I read through the Bob Dylan song, but the lyric that stands out is the one everyone knows anyway: "Somebody better investigate soon."

"Pay the private eye..." Adler. There's this weird linkage of things here that I think might explain a lot, but I can't unravel that much for the life of me.

Young man: You've gotta make somebody come.

07/18/03 11:35 AM
Re: Outside: A Possible solution? new [re: guiltpuppy]  

It hadn't occured to me to connect the name Adler to the Adlerian school of phychology! Brilliant!

I think the general feel of blurred edges between the characters, some knowing things they should not, some knowing things they should, some appearing and dissapearing without a trace points at MPD. And Bowie certainly knew about this disorder, since many popular literatures had come out about it in the 70's, and since his own brother suffered from a disorder which is often confused with MPD.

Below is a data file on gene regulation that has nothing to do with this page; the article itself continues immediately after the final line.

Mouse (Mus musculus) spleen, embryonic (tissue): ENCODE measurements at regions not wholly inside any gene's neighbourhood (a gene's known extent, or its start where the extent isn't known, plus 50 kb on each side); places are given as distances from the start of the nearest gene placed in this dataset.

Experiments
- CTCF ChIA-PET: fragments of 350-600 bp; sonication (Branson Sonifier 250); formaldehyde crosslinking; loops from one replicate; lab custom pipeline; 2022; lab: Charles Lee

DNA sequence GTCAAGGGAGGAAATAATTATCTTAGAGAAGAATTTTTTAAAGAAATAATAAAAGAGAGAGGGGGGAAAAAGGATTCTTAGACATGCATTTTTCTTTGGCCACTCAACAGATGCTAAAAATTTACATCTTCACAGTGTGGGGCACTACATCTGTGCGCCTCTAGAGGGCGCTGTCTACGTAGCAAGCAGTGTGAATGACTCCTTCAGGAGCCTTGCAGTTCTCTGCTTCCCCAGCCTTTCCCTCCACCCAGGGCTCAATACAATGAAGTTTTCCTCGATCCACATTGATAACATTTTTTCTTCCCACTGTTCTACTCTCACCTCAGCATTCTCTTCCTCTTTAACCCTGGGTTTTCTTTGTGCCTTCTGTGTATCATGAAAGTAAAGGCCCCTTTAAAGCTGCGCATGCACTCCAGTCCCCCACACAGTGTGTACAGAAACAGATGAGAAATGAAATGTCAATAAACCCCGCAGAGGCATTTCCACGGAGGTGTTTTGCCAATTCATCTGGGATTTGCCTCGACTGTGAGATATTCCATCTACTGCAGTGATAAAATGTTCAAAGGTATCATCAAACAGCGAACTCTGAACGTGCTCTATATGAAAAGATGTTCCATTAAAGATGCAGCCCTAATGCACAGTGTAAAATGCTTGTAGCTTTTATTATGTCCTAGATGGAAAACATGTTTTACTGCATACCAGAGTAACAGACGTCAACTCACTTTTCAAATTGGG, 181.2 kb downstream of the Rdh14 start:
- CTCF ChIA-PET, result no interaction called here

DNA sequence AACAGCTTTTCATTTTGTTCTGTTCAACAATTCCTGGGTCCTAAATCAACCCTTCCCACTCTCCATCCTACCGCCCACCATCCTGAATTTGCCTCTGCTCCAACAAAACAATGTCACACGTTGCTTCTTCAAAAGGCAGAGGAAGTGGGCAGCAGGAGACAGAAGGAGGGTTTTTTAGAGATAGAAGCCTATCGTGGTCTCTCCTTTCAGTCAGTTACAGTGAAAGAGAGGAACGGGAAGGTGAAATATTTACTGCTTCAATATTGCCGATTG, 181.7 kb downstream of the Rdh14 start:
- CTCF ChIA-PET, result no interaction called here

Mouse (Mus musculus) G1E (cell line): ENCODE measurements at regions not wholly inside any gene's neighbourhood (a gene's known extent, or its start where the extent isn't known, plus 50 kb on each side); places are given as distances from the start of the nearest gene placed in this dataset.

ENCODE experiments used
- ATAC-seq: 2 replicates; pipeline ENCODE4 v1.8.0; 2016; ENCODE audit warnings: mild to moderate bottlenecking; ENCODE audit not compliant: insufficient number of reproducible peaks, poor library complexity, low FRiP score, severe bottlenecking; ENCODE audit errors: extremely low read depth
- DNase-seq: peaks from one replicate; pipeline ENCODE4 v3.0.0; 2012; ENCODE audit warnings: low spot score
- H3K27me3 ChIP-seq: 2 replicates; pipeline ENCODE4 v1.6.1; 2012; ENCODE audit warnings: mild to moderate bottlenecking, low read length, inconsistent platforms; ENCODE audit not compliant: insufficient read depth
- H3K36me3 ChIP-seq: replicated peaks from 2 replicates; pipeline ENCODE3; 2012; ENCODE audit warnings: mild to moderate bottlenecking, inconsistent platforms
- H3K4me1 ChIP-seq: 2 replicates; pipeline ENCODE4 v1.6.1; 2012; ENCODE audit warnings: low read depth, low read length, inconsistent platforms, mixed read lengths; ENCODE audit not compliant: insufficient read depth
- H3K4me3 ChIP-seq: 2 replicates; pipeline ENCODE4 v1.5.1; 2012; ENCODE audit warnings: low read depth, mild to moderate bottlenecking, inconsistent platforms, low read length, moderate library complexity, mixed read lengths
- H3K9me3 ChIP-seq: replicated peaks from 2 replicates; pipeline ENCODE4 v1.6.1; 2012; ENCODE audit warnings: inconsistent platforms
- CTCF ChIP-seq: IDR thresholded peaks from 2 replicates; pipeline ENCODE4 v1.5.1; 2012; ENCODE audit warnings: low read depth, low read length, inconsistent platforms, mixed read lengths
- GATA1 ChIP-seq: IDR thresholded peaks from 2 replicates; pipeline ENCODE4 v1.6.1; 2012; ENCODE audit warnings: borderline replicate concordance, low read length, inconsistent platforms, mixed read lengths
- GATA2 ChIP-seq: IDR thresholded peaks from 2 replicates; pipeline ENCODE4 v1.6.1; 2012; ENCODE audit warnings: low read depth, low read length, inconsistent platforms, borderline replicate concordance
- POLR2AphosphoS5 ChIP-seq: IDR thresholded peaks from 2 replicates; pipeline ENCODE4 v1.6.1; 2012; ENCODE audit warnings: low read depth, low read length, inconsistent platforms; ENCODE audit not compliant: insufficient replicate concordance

We are the hollow men
We are the stuffed men

(grinning soul)
07/18/03 08:53 PM
Re: Outside: A Possible solution? new [re: Pythonis]  

I honestly don't feel that interpetation as well as I do my own.

I always figured Outside was about being not in control of your destiny. About being outside of your life. Something that Bowie seems to know alot about, considering that is what I consider Ziggy Stardust and Hours to be about. I always figured Ramona A. Stone's "small friends" were people going by in life too fast. I also connected The Heart's Filthy Lesson, Hallo Spaceboy, and No Control toghether, figured The Heart's Filthy Lesson was someone crying out for help, Hallo Spaceboy was about someone trying to escape from his\her life, and No Control was about someone wanting control of their life again.
Well I think the whole album has traces of my interpetation, perhaps I will write something more detailed today though.

"They beat on the outside
And I'll stand by you
Now. Not tomorrow"